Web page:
"Sir, I don’t understand. You said you’d write the letters for me. My applications are due in a little over a week…"
He interrupted her, throwing a box of tissues across his desk. "Sit down," he commanded. In her shock she complied, not knowing what else to do. "Why do you want to go to graduate school anyway?" he demanded.
"I want to become a professor and teach philosophy at a university. How can I do that if I don’t apply for graduate school? I’m a straight A student and I haven’t gotten less than an A in any of the assignments in your classes. How much more do I need to do to be university material?" She was still having a difficult time processing his tone and the language he used with her.
"Look," he said, collecting the box of tissues he had thrown and putting it away. "You are just not university material. Just because you got into an undergraduate program does not mean you can successfully make it through a graduate program. You would not cut it here. If you still want to try and get into Graduate School you’ll have to consider a lesser university such as…"
She had stopped listening. A single question struggled to be voiced, but she had been taught not to consider circumstances such as these to be connected to her own black, female body. Such thoughts ran counter to the rigid vision of multiculturalism that she had been taught to accept since she was in elementary school. So she did the only thing that she knew how to do.
She collected her things. She thanked him for his time. She left the office, took a deep breath, and began making her way off campus, and out of the only intellectual embrace she had known in her entire university career: philosophy.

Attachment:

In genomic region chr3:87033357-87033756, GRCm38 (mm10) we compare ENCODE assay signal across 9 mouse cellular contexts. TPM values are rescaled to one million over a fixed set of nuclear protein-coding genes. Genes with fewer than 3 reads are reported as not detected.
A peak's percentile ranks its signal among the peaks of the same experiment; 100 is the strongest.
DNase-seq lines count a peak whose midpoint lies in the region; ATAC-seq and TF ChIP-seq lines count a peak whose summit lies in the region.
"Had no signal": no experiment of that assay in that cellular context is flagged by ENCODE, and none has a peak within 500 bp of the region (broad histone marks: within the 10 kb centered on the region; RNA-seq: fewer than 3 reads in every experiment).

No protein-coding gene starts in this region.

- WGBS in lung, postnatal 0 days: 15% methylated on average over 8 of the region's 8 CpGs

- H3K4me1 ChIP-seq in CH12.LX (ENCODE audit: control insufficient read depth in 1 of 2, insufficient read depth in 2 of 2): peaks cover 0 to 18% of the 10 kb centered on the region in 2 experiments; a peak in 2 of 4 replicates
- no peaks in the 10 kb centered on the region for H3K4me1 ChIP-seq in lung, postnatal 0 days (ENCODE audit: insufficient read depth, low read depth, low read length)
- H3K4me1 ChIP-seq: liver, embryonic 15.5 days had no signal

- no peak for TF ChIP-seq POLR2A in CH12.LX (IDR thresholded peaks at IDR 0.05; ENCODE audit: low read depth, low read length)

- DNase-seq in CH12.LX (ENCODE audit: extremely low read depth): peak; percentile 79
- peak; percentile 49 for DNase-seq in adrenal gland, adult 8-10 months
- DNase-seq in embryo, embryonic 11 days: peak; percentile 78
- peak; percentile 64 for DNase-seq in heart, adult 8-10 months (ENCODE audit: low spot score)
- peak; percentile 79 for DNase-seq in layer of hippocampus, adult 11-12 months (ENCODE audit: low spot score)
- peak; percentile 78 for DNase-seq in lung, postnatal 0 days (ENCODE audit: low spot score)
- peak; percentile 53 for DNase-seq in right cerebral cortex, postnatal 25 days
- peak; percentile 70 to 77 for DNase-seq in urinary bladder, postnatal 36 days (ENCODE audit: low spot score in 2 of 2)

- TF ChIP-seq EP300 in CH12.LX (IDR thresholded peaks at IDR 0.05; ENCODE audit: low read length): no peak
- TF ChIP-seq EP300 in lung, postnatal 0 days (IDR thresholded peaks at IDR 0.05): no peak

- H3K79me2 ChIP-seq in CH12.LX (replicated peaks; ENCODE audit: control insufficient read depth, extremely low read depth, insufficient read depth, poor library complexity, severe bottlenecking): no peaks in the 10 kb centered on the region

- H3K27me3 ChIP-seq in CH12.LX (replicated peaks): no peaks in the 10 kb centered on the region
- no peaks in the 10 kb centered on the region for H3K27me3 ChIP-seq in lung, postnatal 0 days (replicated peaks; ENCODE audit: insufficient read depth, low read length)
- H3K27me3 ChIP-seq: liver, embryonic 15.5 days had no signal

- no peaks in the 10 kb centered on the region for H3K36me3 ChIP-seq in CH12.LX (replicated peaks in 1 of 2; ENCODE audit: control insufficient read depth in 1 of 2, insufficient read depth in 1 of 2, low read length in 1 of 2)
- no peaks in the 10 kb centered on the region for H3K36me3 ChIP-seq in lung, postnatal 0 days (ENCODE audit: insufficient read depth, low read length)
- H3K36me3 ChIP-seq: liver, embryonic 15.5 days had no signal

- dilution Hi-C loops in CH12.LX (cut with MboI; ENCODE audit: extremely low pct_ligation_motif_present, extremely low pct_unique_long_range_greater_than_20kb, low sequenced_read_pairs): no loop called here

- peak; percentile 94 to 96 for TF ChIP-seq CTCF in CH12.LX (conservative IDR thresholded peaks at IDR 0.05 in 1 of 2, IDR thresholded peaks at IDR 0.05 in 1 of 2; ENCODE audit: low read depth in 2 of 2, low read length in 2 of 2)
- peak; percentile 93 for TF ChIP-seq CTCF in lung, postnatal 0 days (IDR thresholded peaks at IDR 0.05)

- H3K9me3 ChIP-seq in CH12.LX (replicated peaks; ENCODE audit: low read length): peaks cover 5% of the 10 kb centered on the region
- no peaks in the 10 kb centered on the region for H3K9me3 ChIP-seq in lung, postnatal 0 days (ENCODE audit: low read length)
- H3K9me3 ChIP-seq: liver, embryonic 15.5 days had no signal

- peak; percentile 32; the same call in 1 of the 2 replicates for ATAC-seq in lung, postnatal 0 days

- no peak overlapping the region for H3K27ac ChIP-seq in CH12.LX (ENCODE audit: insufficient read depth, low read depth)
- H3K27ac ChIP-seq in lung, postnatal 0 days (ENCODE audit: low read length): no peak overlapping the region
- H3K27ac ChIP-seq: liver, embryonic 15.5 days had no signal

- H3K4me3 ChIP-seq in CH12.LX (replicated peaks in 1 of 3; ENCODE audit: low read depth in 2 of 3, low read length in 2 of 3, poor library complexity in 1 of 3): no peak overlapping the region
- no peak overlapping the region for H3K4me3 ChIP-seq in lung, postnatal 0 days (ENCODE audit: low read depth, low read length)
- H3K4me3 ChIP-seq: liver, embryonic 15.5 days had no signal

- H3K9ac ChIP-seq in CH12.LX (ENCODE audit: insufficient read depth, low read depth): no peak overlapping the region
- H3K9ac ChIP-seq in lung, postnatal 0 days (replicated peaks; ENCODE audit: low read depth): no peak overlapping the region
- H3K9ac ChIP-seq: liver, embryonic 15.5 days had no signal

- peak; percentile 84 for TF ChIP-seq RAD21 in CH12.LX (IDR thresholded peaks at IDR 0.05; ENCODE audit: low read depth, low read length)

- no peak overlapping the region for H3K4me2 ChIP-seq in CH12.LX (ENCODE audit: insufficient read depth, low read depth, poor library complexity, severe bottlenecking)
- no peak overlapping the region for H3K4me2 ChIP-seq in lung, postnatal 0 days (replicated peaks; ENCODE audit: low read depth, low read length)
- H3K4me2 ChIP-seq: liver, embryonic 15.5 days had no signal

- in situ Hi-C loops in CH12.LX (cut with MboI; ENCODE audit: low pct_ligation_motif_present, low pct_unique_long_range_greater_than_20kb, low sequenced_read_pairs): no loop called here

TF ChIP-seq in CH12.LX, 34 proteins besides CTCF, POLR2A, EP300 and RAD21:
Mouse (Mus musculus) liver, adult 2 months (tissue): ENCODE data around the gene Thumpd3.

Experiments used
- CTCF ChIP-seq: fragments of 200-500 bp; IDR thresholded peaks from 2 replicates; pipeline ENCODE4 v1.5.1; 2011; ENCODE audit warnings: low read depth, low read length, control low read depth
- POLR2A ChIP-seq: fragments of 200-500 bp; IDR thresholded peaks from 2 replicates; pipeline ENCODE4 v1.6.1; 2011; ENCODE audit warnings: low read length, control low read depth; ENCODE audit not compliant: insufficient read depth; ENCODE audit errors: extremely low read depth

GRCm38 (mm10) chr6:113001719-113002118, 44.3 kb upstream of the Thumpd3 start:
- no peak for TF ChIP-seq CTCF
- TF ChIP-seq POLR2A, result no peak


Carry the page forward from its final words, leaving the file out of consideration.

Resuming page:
Today I am the Director of Diversity and Equity at a Canadian university, and I'm often approached to share my insights on systemic discrimination at public speaking engagements. And from this space, I feel that I must juxtapose my story of "arrival" in the academy and beyond with a simple note of caution:
Today, we are living at a time when more and more tales of our pain are turned around and used in troubling ways. We are told that these negative experiences should be seen as "good", as "integral to our growth", as "integral to our stories of arrival", or a "sign of our resilience."
But I would not have to be resilient if the systemic change I sought was attained. Narratives of resilience, while moving and encouraging, also suggest that the world — the systems in which we live — will forever remain the same.
"But look at where you are now. Look at all that you have achieved in spite of your experiences of racism and sexism. Look at how you have persisted and resisted despite barriers for women, despite glass ceilings, sticky floors, and glass cliffs. Look at all that you have achieved in spite of your story."
Presented as encouragement, I cannot count the number of times that I've heard these words.
But can we truly call this encouraging? Is the pain born of my resilience as a black woman (and your hatred of the same) something that I must endure for the betterment of my "self", for the betterment of my "people"?
Nevertheless… she persisted.
I persisted and in my state of perpetual resistance, I wrote a letter to my daughters and my son to challenge this typical approach to encouragement and to replace it with something much more powerful — to challenge it with love:
Dear Sofia, Danica, and Jayden,